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PERSONNEL MANAGEMENT

PERSONNEL MANAGEMENT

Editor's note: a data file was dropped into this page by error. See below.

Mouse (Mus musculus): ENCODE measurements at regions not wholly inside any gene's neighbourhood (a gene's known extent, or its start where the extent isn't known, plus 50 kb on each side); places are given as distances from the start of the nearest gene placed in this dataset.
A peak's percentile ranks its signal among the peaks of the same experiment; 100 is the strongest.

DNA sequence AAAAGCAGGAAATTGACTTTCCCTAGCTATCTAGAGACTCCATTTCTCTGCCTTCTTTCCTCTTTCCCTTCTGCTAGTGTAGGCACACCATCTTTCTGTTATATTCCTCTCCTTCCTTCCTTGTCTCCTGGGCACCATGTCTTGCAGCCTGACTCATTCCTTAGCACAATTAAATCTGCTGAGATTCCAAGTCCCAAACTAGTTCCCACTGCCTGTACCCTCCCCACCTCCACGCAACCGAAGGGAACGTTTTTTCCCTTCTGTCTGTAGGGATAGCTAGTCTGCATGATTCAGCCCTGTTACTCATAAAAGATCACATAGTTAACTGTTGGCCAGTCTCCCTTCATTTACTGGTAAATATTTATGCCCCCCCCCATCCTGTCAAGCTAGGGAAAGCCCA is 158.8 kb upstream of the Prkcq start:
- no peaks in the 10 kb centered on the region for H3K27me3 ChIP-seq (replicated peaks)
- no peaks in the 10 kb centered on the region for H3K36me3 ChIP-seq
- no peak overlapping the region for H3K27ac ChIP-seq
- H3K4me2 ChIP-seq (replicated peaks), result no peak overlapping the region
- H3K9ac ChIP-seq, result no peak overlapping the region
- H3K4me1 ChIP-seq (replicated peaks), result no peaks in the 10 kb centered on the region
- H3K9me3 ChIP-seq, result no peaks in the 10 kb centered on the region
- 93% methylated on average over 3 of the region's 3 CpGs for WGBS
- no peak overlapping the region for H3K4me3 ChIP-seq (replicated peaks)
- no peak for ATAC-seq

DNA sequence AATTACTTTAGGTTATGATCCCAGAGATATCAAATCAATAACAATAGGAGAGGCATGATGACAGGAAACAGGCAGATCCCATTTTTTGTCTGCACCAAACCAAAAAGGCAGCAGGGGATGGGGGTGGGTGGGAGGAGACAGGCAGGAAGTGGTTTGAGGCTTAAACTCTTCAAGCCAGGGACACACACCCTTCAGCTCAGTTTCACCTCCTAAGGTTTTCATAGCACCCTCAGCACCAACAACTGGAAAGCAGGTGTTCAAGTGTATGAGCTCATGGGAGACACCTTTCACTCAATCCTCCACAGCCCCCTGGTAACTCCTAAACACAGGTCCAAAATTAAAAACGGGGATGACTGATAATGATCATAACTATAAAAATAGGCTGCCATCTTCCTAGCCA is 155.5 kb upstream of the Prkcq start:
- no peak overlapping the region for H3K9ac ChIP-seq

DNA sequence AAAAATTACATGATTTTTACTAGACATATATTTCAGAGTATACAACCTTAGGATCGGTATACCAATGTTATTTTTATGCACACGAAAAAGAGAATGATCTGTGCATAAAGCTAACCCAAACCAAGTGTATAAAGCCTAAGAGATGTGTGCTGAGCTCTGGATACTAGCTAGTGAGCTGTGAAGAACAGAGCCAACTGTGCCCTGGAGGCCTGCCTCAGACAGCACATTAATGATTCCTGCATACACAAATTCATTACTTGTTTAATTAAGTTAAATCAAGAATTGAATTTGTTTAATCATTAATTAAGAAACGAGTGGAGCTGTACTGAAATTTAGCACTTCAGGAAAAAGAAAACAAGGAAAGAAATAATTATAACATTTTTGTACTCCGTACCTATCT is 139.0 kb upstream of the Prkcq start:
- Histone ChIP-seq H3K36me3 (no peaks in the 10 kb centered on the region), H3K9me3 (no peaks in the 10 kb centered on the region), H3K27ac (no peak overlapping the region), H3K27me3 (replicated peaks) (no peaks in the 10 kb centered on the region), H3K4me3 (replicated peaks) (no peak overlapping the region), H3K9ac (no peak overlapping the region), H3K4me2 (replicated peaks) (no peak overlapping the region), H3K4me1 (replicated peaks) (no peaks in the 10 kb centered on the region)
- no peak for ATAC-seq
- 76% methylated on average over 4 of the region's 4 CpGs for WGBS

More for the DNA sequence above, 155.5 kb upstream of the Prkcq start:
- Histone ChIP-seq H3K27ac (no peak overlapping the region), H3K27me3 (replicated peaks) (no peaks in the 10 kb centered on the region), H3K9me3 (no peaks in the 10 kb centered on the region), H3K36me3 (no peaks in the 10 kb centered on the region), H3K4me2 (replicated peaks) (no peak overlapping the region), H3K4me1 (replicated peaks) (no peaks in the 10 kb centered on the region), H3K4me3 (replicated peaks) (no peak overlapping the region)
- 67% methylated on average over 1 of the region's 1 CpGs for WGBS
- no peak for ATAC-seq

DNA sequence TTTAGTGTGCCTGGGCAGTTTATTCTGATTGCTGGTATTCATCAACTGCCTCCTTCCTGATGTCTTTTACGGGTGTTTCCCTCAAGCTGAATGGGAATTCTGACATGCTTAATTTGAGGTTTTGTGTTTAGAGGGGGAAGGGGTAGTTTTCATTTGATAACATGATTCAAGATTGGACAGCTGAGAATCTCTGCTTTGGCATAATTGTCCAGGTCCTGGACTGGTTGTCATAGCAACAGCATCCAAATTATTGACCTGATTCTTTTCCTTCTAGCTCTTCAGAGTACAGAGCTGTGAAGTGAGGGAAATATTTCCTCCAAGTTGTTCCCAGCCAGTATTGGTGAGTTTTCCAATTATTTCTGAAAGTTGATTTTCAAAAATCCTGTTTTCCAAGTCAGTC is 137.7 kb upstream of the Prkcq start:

Chapter 2 PERSONNEL MANAGEMENTPersonnel Management course outline  Introduction  Functions of Personal Management  Development of Personal Policy  Manpower Planning  Recruitment and Selection of manpower – Scientific selection  Training and Development of manpower  Job Analysis, Job Evaluation and Merit Rating  Wages and Incentives www.ThesisScientist.com1. Introduction Personnel Management is that part of total management of an organization which specifically deals with human resources of i. their procurement, ii. their development in terms in skills, knowledge and attitude, iii. their motivation towards the attainment of organizational objectives, by creating and maintaining an organizational climate conductive to such development. “Personnel Management is the planning, organizing, directing and controlling of the procurement, development, compensation, integration, and maintenance of personnel of an organization for the purpose of contributing towards the accomplishment of the organizational, individual and social goals.” – Edwin B. Flippo www.ThesisScientist.com1. Introduction Aims/Objectives of Personnel Management i. Aims at getting the best out of personnel. ii. Maximum individual development. iii. Improves the services rendered to the society. Characteristics i. Part of general management. ii. Certain specific principles and policies. iii. Humanistic behavior. iv. Philosophy of management. www.ThesisScientist.com2. Functions of Personnel Management Personnel management is a managerial activity involving advisory, executive and administrative responsibilities and functions as given below. i. Development of personnel policy. ii. Manpower planning. iii. Recruitment and selection of manpower. iv. Analysis, description and valuation of the work. v. Compensation and schemes of appraisal of the work. vi. Keeping records of personnel. vii. Welfare and safety programs. viii. Training and development of manpower. ix. Wages and salary administration. x. Collective bargaining (negotiations with trade unions). xi. Promotions, transfers and retirement of employees. www.ThesisScientist.comPrinciples of Personnel Management Principles of personnel management are the rules which help the personnel managers to conduct and direct the policies in a proper way. I. Principle of Maximum Industrial Development. II. Principle of Scientific Selection. III. Principle of High Morale. IV. Principle of Dignity of Labor. V. Principle of Team Spirit. VI. Principle of Effective Communication. VII. Principle of Joint Management. VIII. Principle of Fair Award. IX. Principle of Effective Utilization. X. Principle of Contribution of national prosperity. www.ThesisScientist.com3. Development of Personal Policy Personnel policies serve as a guide to the subordinates in taking quick decisions. Policies are not objectives. They are only means to end. Policies are formulated to achieve personnel and organizational objectives. For example, the policy of promotion from within may be formulated with the objective of individual development. The chief objectives of personnel policies are: maximum development of workers, maximum use of their abilities, skill and talents. Good labor relations. safeguard the interest of labor and customers etc. www.ThesisScientist.com3. Development of Personal Policy A good personnel policy must include the following: i. Company name, history and structure. ii. Sources of recruitment, selection procedure. iii. Training and welfare. iv. Wages and Incentives. v. Promotion policy. vi. Retirement plan. vii. Collective bargaining. www.ThesisScientist.com4. Manpower Planning Manpower planning may be defined as, the scientific process of allocating the right quantity of right men to be required in future at right time on the right job. Manpower planning is done to fulfill the two main objectives namely, i. To utilize the present employees fully, and ii. To fill up future manpower requirements. Types of manpower planning can be distinguished: i. On the basis of the level at which it is done, a. Macrolevel (national level) b. Microlevel (Industrial unit level) ii. On the basis of the period for which it is done. a. Short period b. Medium period c. Long period. www.ThesisScientist.com4. Manpower Planning Factors affecting Manpower planning. i. Working hours. ii. Number of shifts. iii. Nature of production. iv. Product mix. v. Performance rate. vi. Hours lost. Steps in Manpower planning. i. Understanding the business activities. ii. Identification of tasks. iii. Manpower forecast. iv. Job analysis v. Reviewing the existing manpower. vi. Anticipating the availability of manpower from external sources. vii. Manpower management. www.ThesisScientist.com5. Recruitment and Selection of manpower “Recruitment is the development and maintenance of adequate manpower resources. It involves the creation of a pool of available labor upon whom the organization can depend when it needs additional employees.” – Dales S. Beach The sources of manpower supply for different categories of workers (unskilled, semiskilled and highly skilled) can be broadly classified as: i. Internal i.e. recruitment from within the industry. ii. External i.e. recruitment from outside. (former employees, recommendations, employment exchange, advertisement, applications at the gate, educational and academic institutions, labor unions). www.ThesisScientist.com5. Recruitment and Selection of manpower Scientific selection A scientific selection procedure ensures the selection of suitable candidate for a particular job. The object of scientific selection is to place on each job a worker who can maintain a given output with minimum expenditure of energy and who will be best fitted to the job, “right person for the right job”. The major factors in individual fitness for a job are: I. Physical characteristics: sound body, limbs, height, weight, eye sight etc. II. Personal characteristics: age, sex, marital status, previous experience, place of birth, number of children etc. III. Proficiency or skill and ability: This is the basic characteristic in fitting worker to a job. IV. Competency: Potentiality of an individual for learning and becoming proficient in a job. It points out the capacity to acquire knowledge and skill for success on the job. V. Temperament and character VI. Interest in vocational fitness. www.ThesisScientist.com5. Recruitment and Selection of manpower Methods of Selection (Selection procedure) 1. Receipt of applications. 2. Scrutiny of applications (preliminary screening) 3. Preliminary interview. 4. Application blank. 5. Employment (intelligence, trade, psychological, aptitude, interest, personality) test 6. Employment interviews. 7. Reference check. 8. Medical examination. 9. Final Selection. www.ThesisScientist.com6. Training and Development of manpower Training may be defined as “ a well thought and well planned processes of conscious learning of new knowledge and skills for improving the learner’s ability to perform certain tasks and activities, more efficiently and effectively, in immediate/near future, with active support of some other individuals.” Development is a long term educational process utilizing a systematic and organized procedure by which managerial personnel get conceptual and theoretical knowledge. An executive development program aims at increasing the capabilities of the individuals to achieve the desired objectives. Objectives of training and development 1. Disseminating of knowledge. 2. Development of skills. 3. Change of attitudes. www.ThesisScientist.com6. Training and Development of manpower Benefits/advantages of training 1. Increased productivity. 2. Higher Employee morale. 3. Reduced accidents. 4. Reduction in spoilage, wastage and optimum utilization of resources. 5. Reduced supervision. 6. Increased organizational stability and flexibility. 7. Self Development versatility and adaptability. 8. Reduced turnover and absenteeism. 9. Reduction in machine breakdown and maintenance cost. 10. Increase in earning of the employees. www.ThesisScientist.com6. Training and Development of manpower Methods of training workers 1. Demonstration: In this, the supervisor/instructor actually demonstrates how to do a certain task which can be seen in small concerns like workshops, auto repair shops etc.. E.g. the instructor shows how to perform a certain job on a center lathe. 2. Onthejob training: In this, the supervisor gives instructions to a new worker, explains the nature of work, the use of machine and tools, safety precautions etc. and shows how it is being done by an experienced worker. 3. Vestibule training: It is a special training school for training the employees. An attempt is made to duplicate as nearly as possible the actual equipment, material and conditions in a real work situation. 4. Apprenticeship: It is used to develop all round craftsmen (machinist, tool makers, mill wrights, fitters, welders). It is generally best suited to the large firm with a steady demand for skilled labor. www.ThesisScientist.com6. Training and Development of manpower Methods of training supervisors 1. Induction and Orientation. 2. Lecture (classroom) methods. 3. Conference. 4. Written instructional method. 5. Training within the industry. Methods of training executives 1. Onthejob training Understudies (appointment as an assistant to). Membership of the committee. Job rotation. Job enlargement, job enrichment. Management by objectives. 2. Offthejob training Lecture method. Case study method. Business games Role playing. www.ThesisScientist.com7. Job Analysis, Job Evaluation and Merit Rating A job may be defined as a regular assignment to individual employee involving a set of duties, responsibilities and conditions entirely different from those of other assignments. Job analysis is a detailed and systematic study of job to determine the tasks, skills, knowledge, abilities and responsibilities required for their successful performance. In this procedure the job analyst (or a supervisor properly trained in the technique): 1. Collects information. 2. Prepares job description. 3. Works up job specification. www.ThesisScientist.com7. Job Analysis, Job Evaluation and Merit Rating The data collected during job analysis may be classified as: 1. Job identification. 2. Nature of the job (major duties, other duties) 3. Operations to be performed. 4. Materials and equipments to be used for performing the job. 5. Skill involved to determine degree of difficulty (education, training, responsibility, job knowledge, mental capabilities, desired accuracy). 6. Physical demands to determine physical effort required (physical activities, working conditions, hazards). 7. Relation with other jobs. www.ThesisScientist.com7. Job Analysis, Job Evaluation and Merit Rating Job analysis can be divided into two main groups: I. Job description: It is an abstract of information received from the job analysis report. It is an organized statement of duties, responsibilities, working conditions, and other essential facts about a job. Job description comprises of three parts: job identification, job summary and work performed. II. Job specification: It is an outcome of job analysis and description. The job specification is a statement of qualities or abilities that an employee must posses to perform the job in a satisfactory manner. www.ThesisScientist.com7. Job Analysis, Job Evaluation and Merit Rating Job evaluation: Its main objectives is to formulate an appropriate and uniform wage structure and determine relative value of different jobs in an organization. War Man Power Commission, USA proposes four points for accurate and useful job study 1. What does the worker do 2. How does he do it 3. Why does he do it 4. The skill involved in doing it. Principles of job evaluation are 1. Rate the job and not the man. 2. Uniformity of understanding. 3. Cooperation from employees. www.ThesisScientist.com7. Job Analysis, Job Evaluation and Merit Rating Methods of job evaluation I. Nonquantitative methods 1. Ranking method (grading method): In this, the jobs are ranked from the most important one to least important one. Each departmental head arranges the jobs in their department in the order of importance. The individual departments pass on their rakings to a central committee who groups the jobs into grades/classes. 2. Classification method: In this, jobs are classified or graded or levels of equal skill, difficulty, responsibility, importance and requirements. It may be production job, a sales job or an office job. II. Quantitative methods 1. Factor comparison method: In this, detailed analysis of the jobs is carried out by employing following five main factors i.e. skill, mental effort, physical effort, responsibilities, working conditions. 2. The point rating method: Certain points is assigned to each grade. When such points for all the factors are added they indicate the importance of the job in the organization. www.ThesisScientist.com7. Job Analysis, Job Evaluation and Merit Rating Merit rating is a systematic and orderly approach to assess the relative worth of an employee working in an organization in terms of job performance, integrity, leadership, intelligence, behavior, aptitude and other qualities which are necessary to carry out his job successfully. The differences between job evaluation and merit rating are 1. Job evaluation evaluates job, merit rating evaluates the performance of a person doing the job. 2. Job evaluation determines suitable wage structure for the job while, merit rating decides the reward an employee should get in addition to his wages depending upon his merit. www.ThesisScientist.com7. Job Analysis, Job Evaluation and Merit Rating The frequently used factors or set of characteristics which determine the merit of the person are: 1. Quality of work. 2. Quantity of work. 3. Job knowledge. 4. Dependability. 5. Attitudes. 6. Initiative and judgment. 7. Versatility. 8. Quality of leadership. www.ThesisScientist.com7. Job Analysis, Job Evaluation and Merit Rating Methods of merit ranking 1. Ranking method. 2. Paired comparison method: In this, each man is compared with every other man, one at a time. Comparison is done with one trait (i.e. ability to perform the job). 3. Man to man comparison: Comparison is done based on five characteristics (physical qualities, personal qualities, intelligence, general value to service, leadership). Each of the characteristics is subdivided into five degrees and values assigned to each degree 4. Check list plan: These are the lists made up of series of questions or statements which concern the importance of the employees performance on the job. 5. Scale plan: There are many variants of a scale plans and all consist of list of attributes or traits, each being accompanied by scale, for rating the workers. www.ThesisScientist.com8. Wages and Incentives The remuneration paid to the worker is called wage. Wages should be sufficient to satisfy the ordinary needs and necessities of the worker provide him some comforts of life and help him in maintaining his standard of living. Wages may be classified as 1. Nominal wages: These are paid in the form of a cash and do not include other benefits given to the workers. This is also called as money wage. 2. Real wages: In addition to the cash payment real wages include the amount of necessaries, comforts, luxuries and other benefits which a worker gets in return of his effort and work. The three concepts (layers) of wages are I. Minimum wage to improve the standard of living of people who live below the poverty line. II. Fair wage assuring equal pay for equal work and III. Living wage assuring maintenance of living standards in a locality www.ThesisScientist.com8. Wages and Incentives Factors affecting wages 1. Demand and supply position in labor market. 2. Legal or statutory provisions. 3. Capacity to bargain. 4. Cost of living index. 5. The nature of employment/the nature of risk involved. 6. Organization’s ability and willingness to pay. 7. Regularity and irregularity of employment. 8. Supplementary incomes. 9. Working hours. 10. Prospects of promotion. 11. Period and cost of training. www.ThesisScientist.com8. Wages and Incentives Types of wage plans (methods of wage payment) 1. Time rate system: In this, the wages are based on the time (number of hours for which the worker works) and not on the number of units produced by the workers. Daily wages, weekly wages, monthly wages or hourly wages are the types which show time duration for which payment is to be made. 2. Piece rate system: In this, the wages are based on the quantity of work completed satisfactorily by the worker. A fixed rate per unit produced or operation completed is paid to the worker. 3. Combined of piece rate and time rate system: Under this, minimum weekly wages are fixed for each worker, which shall be paid to him irrespective of this output during the week, provided he has worked for the full working hours required in a week. The wages for the period of his absence are deducted from the total amount of his wages. www.ThesisScientist.com8. Wages and Incentives An incentive scheme may be defined as, ‘a system of wage payment under which the earnings of an employee, or a group of employees, or all employees in an organization is directly related to the output of an acceptable quality and over and above a standard laid down by means of predetermined formula.’ 1. Financial incentives Bonus Profit sharing 2. Nonfinancial incentives (praise of work, service security, training) 3. Semi financial incentives (subsidized lunch, recreational and medical facilities, pension) 4. Individual incentive scheme (based on the individual performance) 5. Group incentive scheme (based on the collective performance of his work group) www.ThesisScientist.com8. Wages and Incentives Taylor’s Differential Piecerate system: This incentive plan was developed by Taylor, the father of Scientific Management. This system provides for two piece rates. The workers who produce more than the standard units are paid at a higher piece rate, and those who produce less than the standard output are paid at low piece rate. The scheme thus rewards efficient workers and penalizes sluggish workers. Example: Two workers A and B while working on two identical machines produced respectively 75 and 85 numbers of the same job whose standard production is 80 jobs per day. From the following data calculate the earnings of each worker. Labor hourly rate Rs. 12/ Rate differential to be applied = 80 of standard piece rate for below standard performance 120 of the standard piece rate for standard and above standard performance. www.ThesisScientist.com8. Wages and Incentives Solution: Standard output per hour = 80/8 = 10 jobs. Standard piece rate (R) =12/10 = Rs. 1.20 Lower piece rate = 1.20 0.80 = 0.96 Higher piece rate = 1.20 1.20 = 1.44 Earning of operator A = 0.96 75 = Rs. 72/ per day Earning of operator B = 1.44 85 = Rs. 122.40/ per day  Standard piece rate = (labor hourly rate)/ (No. of production per hour)  Lower piece rate = (standard piece rate) ( given for below standard performance)  Earning of less production operator = Lower piece rate No. of production by him. www.ThesisScientist.com8. Wages and Incentives Hasley Incentive Plan: The Hasley plan was introduced by Fredrick A. Halsey, an American engineer, in 1891. In this system a minimum wage is guaranteed to the workers. A standard time is fixed for the performance of each job. If a worker completes his job before the standard time, he gets guaranteed wage plus incentive bonus at fixed percentage of earnings for the time saved. The most common percentage is 50 percent. Let, hourly rate (Rs.) = R Standard time (hrs.) = Ts Time actually taken (hrs.) = Ta Then, Time saved (hrs.) = (Ts – Ta) Bonus earned = (Ts – Ta) R 50/100 = ½R(Ts – Ta) Wages earned by the worker = Ta R + ½R(Ts – Ta) www.ThesisScientist.com8. Wages and Incentives Example: The standard time of a job is 8 hours and the hourly rate of payment is Rs. 10/. The worker completes the job in 6 hours. Calculate the bonus and the total wages earned by the worker. Solution: Given: R = Rs. 10.00, Ts = 8 hours, Ta = 6 hours Now, Time saved = (Ts – Ta) = 8 – 6 = 2 hours. Bonus = ½ (Ts – Ta) R = ½ (8 6) 10 = Rs. 10/ Total wages earned = Ta R + ½ (Ts – Ta) R = 6 10 +10 = Rs. 70/ www.ThesisScientist.com8. Wages and Incentives The Rowan system: This plan was introduced by James Rowan of Glasgow in 1901. The plan provides each workman guaranteed minimum wage plus incentive bonus for certain portion of the time saved. In this scheme the proportion of the time payable for incentive being the ratio of actual time taken to the standard time. Therefore, Bonus = ((standard time – actual time)/standard time)) actual time ratio = ((Ts – Ta)/Ts) Ta R Earning = Ta R + ((Ts – Ta)/Ts) Ta R Example: In a manufacturing firm, the standard time to complete the job is 8 hours and the hourly wage rate is Rs. 10/ per hour. Workers are promised to pay incentive according to Rowan plan. Find out the bonus payable to the operator of time to complete the job is 8,7,6…1 hours respectively. www.ThesisScientist.com8. Wages and Incentives Solution: Table below is developed to compute incentive bonus for different values of time taken to complete the job. Under Rowan system, incentive bonus earned by the operator is maximum when the operator completed the task in 50 but decreases beyond fifty percent. www.ThesisScientist.com8. Wages and Incentives Emerson’s Efficiency Plan: The Emerson’s efficiency plan was introduced by Harrington Emerson. In this plan wages are calculated on the basis of efficiency of performance. Daily wages are guaranteed irrespective of the output. Less efficient workers are not put to loss, but at the same time workers who prove their efficiency are paid bonus. A standard of performance is based on past performance (previous records) is taken as 100 efficiency. The actual output of the worker is compared with the standard output to calculated his efficiency for the day. i.e. Efficiency = (actual output for the period/standard output for the period) 100. In this scheme, an incentive bonus is paid to the worker if his efficiency exceeds twothirds (66.67) of the standard performance (100). The remuneration under this method is computed as under. 1. Efficiency below 66.67 = no bonus. Only time wages 2. Over 66.67 to 100 = time wages + bonus at different percentages increasing rapidly to 10 at 90 efficiency and 20 at 100 efficiency. 3. Over 100 = time wages + 20 bonus + 1 bonus for each 1 increase in efficiency beyond 100. www.ThesisScientist.com8. Wages and Incentives Example: There are three workers X,Y and Z manufacturing steel pins. They are paid at a standard rate of Rs. 40 per day and are supposed to produce 50 pins a day. If they are producing 30, 50 and 60 pins respectively, calculate their earnings on the basis of Emerson’s efficiency plan. www.ThesisScientist.com8. Wages and Incentives The Scanlon Plan: The Scanlon plan was developed by Joe Scanlon of United States. This is a group incentive plan wherein all the employees receive a guaranteed time wage. In this method, a standard for the ratio of labor cost to the total sales value is set as an index of total labor effectiveness. For determining the bonus actual labor cost to the total sales is calculated for the assessment period. Then an incentive bonus, equivalent to percentage reduction in the labor to sales ratio, is paid to each employee. Let, Lb = labor cost during the base month, Sb = total sales during the base month, La = labor cost for the assessment month, Sa = total sales during the assessment month, Then, reduction in the labor index = ((Lb/Sb) – (La/Sa)) 100/(Lb/Sb) www.ThesisScientist.com8. Wages and Incentives Example: A company employs 800 workers and is a job order production unit. The sales during the base month was valued at Rs. 12.40 lakhs. Rs. 1.35 lakhs were send by as a labor cost to achieve the above mentioned sales figure. Calculate incentive bonus paid to each employee if the net sales during the assessment month was valued at: a. Rs. 15.50 lakhs for the expenditure of Rs. 1.45 lakhs towards labor cost. b. Rs. 15.50 lakhs for the expenditure of Rs. 2.15 lakhs towards labor cost. Solution: a) Standard labor to sales ratio = (Lb/Sb)100 =(1.35/12.40)100 =10.887 Actual labor to sales ratio for the assessment month = (1.45/15.50)100 =9.355 Since actual labor to sales ratio is lower than the standard rates each employees is entitled to get incentive bonus Inventive bonus payable to each employee = (10.8879.355)100/10.887= 14.07 b) Actual labor cost to sales ratio for the assessment month = (2.15/15.50)100= 13.870 In this case actual labor cost to sales ratio is higher than the ratio of standard labor cost to sales, hence no incentive bonus is payable. www.ThesisScientist.com8. Wages and Incentives The Priestman Production Plan: It is also a group incentive plan. In this method, standard output to be achieved during the period by the factory (or department) is agreed upon between the employer and employees. The standard of output may be fixed in terms of units in case of firms manufacturing single product (tractors, fans, lathes etc.) or in terms of points in case of multiproduct plants. The number of workers employed is taken into account to determine the standard output. The actual output is compared with the standard output and if the actual output exceeds the standard output, each employee is paid production hours in proportion to the increase in the output per worker. Let, standard production in the base month = Pb Actual output during the assessment month = Pa Number of workers in employment during the base month = Wb Number of workers in employment during the assessment month = Wa Standard production per worker during the base month = (Pb/Wb) Actual production per worker during the assessment month = (Pa/Wa) Production bonus will be payable. If, (Pa/Wa) (Pb/Wb) and productivity bonus payable to each employee = ((Pa/Wa)(Pb/Wb))100/(Pb/Wb) www.ThesisScientist.com8. Wages and Incentives Example: An automobile manufacturer employs 500 workers. The standard output of production is 1200 cars per month. Each worker is paid incentive bonus as per Priestmen Production Plan. Calculate bonus payable to each worker if the output in the next month is 1400 cars for the employment of a) same number of workers b) 600 workers. Solution: Data: Standard output in the base month(Pb) = 1200 No. of workers in the base month(Wb) = 500 Actual production, Pa = 1400 a) No. of workers during assessment month(Wa1) =500 Percentage productivity bonus payable to each employee = ((Pa/Wa1) (Pb/Wb))100/(Pb/Wb) = 16.67 A productivity bonus, equivalent to 16.67 of the employees’ basic wage of the month, is payable to each employee. b) No. of workers in assessment month(Wa2) = 600 Percentage productivity bonus payable to each employee = ((Pa/Wa2) (Pb/Wb))100/(Pb/Wb) = 2.91 There is a decrease in productivity per employee, therefore bonus is not payable. www.ThesisScientist.comwww.ThesisScientist.com